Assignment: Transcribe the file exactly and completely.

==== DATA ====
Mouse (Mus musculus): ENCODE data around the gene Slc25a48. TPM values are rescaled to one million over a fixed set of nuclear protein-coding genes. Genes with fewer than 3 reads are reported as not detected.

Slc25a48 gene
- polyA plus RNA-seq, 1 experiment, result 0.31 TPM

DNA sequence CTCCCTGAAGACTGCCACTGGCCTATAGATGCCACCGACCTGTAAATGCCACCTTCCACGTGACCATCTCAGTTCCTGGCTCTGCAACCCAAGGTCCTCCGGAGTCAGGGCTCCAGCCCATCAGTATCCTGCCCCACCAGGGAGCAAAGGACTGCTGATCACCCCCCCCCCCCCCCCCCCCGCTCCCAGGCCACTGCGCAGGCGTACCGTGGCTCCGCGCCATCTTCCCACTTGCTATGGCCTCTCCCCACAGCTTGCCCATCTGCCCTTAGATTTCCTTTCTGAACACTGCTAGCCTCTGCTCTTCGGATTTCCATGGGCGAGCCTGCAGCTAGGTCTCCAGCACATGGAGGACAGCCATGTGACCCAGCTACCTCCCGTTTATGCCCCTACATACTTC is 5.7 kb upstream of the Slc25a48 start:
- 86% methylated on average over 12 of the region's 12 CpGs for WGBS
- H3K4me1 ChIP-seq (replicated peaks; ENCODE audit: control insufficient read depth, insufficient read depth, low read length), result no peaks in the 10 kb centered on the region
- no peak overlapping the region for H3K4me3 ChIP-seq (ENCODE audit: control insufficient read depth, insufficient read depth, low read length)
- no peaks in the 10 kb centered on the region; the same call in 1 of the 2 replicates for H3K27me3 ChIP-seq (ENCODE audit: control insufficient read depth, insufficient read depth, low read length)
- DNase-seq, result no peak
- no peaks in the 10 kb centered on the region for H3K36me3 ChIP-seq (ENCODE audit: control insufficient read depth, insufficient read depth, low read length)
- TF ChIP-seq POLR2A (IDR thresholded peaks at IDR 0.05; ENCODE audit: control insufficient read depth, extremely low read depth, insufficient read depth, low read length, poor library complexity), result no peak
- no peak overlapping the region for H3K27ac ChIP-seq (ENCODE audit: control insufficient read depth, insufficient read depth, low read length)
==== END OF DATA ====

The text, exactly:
Mouse (Mus musculus): ENCODE data around the gene Slc25a48. TPM values are rescaled to one million over a fixed set of nuclear protein-coding genes. Genes with fewer than 3 reads are reported as not detected.

Slc25a48 gene
- polyA plus RNA-seq, 1 experiment, result 0.31 TPM

DNA sequence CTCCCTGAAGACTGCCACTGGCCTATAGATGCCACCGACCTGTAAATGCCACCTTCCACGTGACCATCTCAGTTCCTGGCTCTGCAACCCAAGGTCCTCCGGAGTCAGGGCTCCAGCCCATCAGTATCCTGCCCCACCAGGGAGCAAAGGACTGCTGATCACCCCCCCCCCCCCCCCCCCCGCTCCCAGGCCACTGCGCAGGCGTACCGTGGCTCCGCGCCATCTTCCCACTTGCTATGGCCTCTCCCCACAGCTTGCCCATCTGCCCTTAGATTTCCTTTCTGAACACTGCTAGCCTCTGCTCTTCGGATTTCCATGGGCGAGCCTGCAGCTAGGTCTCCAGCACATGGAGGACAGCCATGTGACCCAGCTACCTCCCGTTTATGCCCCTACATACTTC is 5.7 kb upstream of the Slc25a48 start:
- 86% methylated on average over 12 of the region's 12 CpGs for WGBS
- H3K4me1 ChIP-seq (replicated peaks; ENCODE audit: control insufficient read depth, insufficient read depth, low read length), result no peaks in the 10 kb centered on the region
- no peak overlapping the region for H3K4me3 ChIP-seq (ENCODE audit: control insufficient read depth, insufficient read depth, low read length)
- no peaks in the 10 kb centered on the region; the same call in 1 of the 2 replicates for H3K27me3 ChIP-seq (ENCODE audit: control insufficient read depth, insufficient read depth, low read length)
- DNase-seq, result no peak
- no peaks in the 10 kb centered on the region for H3K36me3 ChIP-seq (ENCODE audit: control insufficient read depth, insufficient read depth, low read length)
- TF ChIP-seq POLR2A (IDR thresholded peaks at IDR 0.05; ENCODE audit: control insufficient read depth, extremely low read depth, insufficient read depth, low read length, poor library complexity), result no peak
- no peak overlapping the region for H3K27ac ChIP-seq (ENCODE audit: control insufficient read depth, insufficient read depth, low read length)